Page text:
For National Hoarding Awareness Week (15 – 19 May 2023), we wanted to raise awareness of hoarding and the support there is available to manage it through Mandi’s story, one of our former clients who attended our Hoarding Peer Support Group and is now on a wonderful journey of acceptance and recovery.
Mandi was struggling with her mental health and over time had to acknowledge that her collection of clothing, shoes, books and bags was starting to take over her life and her home, and affecting those around her – friends, family and former partners. She was no longer in control of her possessions, they were taking over control of her!
The harsh reality check happened when she spoke to her doctor about ‘not feeling very happy’ and she started to speak about anxiety and depression, and as part of the conversation she just happened to mention that she had ‘a lot of stuff’. Luckily her doctor heard this casual remark, and followed up with the question ‘do you think you could have hoarding disorder/behaviour?’ The journey had begun…
“I remember scoffing at the idea [that I might have a hoarding issue] but then realising that the harsh reality of the situation was, that I did have too much ‘stuff’, lovely stuff – mostly clothing and shoes – but it was lots of stuff, much more than the average person. It was taking over garages, wardrobes, staircases, loft space etc. That’s when I started to attend the nearest Hoarding Support Group, suggested by my doctor, and run by Mary Frances Trust at their offices in Leatherhead.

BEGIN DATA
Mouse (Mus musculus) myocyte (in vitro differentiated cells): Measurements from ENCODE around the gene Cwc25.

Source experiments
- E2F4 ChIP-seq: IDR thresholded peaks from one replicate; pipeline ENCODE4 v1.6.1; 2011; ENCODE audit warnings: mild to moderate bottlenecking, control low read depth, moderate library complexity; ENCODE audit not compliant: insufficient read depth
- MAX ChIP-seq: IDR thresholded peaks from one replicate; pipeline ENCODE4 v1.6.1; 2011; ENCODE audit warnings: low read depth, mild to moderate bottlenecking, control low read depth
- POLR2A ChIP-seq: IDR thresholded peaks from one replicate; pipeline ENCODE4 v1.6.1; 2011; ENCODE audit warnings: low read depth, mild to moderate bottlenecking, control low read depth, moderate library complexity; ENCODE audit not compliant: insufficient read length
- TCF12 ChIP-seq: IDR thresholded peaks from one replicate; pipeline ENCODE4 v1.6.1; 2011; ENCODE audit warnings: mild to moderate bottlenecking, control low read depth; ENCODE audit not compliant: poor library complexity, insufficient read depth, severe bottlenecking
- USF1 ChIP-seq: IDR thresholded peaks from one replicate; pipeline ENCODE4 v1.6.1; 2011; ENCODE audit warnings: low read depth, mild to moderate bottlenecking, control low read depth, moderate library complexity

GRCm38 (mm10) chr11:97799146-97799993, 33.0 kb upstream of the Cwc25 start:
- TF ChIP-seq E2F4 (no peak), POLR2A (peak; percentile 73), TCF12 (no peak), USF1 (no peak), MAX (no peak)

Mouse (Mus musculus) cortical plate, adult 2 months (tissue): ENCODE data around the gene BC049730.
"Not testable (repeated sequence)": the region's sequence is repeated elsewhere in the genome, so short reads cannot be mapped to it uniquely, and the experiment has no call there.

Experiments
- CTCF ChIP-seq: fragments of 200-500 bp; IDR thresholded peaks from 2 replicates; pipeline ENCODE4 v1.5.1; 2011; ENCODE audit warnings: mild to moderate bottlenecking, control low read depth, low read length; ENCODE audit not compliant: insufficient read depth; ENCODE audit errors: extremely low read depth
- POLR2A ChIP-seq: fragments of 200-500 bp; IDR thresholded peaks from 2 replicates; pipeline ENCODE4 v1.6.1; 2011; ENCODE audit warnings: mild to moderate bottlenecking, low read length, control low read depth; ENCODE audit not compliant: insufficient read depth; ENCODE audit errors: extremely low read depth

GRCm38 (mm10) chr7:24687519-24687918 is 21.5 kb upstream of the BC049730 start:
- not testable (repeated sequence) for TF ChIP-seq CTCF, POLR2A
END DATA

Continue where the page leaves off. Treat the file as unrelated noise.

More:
I can remember my first Hoarding Support Group and thinking everyone looks very ‘normal’ whatever ‘normal looking is’. No-one had lots of bags surrounding them or showed any signs of hoarding behaviour. What was I expecting? I didn’t show any visible signs either! We were all there for a reason and had decided we wanted to know more about hoarding behaviour. That was the start of ‘my road to recovery’ – I had to recognise I had a ‘problem’ I wanted to face and change. I realise looking back that it was all about ‘control’ for me – I could control my possessions but I couldn’t really control life experiences, loss etc.